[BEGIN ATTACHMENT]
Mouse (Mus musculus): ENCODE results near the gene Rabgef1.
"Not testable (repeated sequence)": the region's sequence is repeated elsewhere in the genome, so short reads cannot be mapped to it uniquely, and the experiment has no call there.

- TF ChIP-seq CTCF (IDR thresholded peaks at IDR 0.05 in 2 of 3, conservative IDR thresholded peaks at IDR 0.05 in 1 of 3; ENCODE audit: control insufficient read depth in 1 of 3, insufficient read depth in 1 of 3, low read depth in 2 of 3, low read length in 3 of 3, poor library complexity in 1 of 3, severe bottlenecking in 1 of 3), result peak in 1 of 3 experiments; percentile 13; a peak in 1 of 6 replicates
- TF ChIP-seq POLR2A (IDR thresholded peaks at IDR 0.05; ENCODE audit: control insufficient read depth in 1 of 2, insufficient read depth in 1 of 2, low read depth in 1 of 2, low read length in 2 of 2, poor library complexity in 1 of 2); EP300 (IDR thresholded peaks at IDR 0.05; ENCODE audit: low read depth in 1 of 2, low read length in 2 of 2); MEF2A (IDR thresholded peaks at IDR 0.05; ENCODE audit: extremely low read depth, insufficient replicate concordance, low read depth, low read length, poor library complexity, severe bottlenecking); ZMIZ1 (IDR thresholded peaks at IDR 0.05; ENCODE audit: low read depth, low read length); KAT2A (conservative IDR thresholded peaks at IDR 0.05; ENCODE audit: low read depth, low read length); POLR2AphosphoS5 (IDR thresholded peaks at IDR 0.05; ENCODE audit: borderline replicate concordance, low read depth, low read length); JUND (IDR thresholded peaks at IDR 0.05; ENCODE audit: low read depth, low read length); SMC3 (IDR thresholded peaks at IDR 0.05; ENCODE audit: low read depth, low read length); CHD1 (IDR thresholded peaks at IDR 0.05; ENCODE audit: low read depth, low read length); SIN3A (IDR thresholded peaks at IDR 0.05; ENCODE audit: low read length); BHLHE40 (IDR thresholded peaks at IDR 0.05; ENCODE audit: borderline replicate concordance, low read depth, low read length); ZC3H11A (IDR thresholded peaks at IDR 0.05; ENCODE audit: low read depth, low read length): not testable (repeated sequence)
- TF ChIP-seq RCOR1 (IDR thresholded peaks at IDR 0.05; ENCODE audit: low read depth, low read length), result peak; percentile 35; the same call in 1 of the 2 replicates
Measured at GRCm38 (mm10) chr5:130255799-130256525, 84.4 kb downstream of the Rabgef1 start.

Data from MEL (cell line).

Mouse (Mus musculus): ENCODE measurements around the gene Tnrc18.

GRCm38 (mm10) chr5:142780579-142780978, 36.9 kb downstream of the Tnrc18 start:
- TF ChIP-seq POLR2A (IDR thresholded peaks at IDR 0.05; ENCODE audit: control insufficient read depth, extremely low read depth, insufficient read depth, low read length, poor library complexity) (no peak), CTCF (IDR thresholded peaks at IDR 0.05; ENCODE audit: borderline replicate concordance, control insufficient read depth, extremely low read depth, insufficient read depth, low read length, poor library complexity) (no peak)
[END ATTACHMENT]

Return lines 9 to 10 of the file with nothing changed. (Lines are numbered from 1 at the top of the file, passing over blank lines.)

GRCm38 (mm10) chr5:142780579-142780978, 36.9 kb downstream of the Tnrc18 start:
- TF ChIP-seq POLR2A (IDR thresholded peaks at IDR 0.05; ENCODE audit: control insufficient read depth, extremely low read depth, insufficient read depth, low read length, poor library complexity) (no peak), CTCF (IDR thresholded peaks at IDR 0.05; ENCODE audit: borderline replicate concordance, control insufficient read depth, extremely low read depth, insufficient read depth, low read length, poor library complexity) (no peak)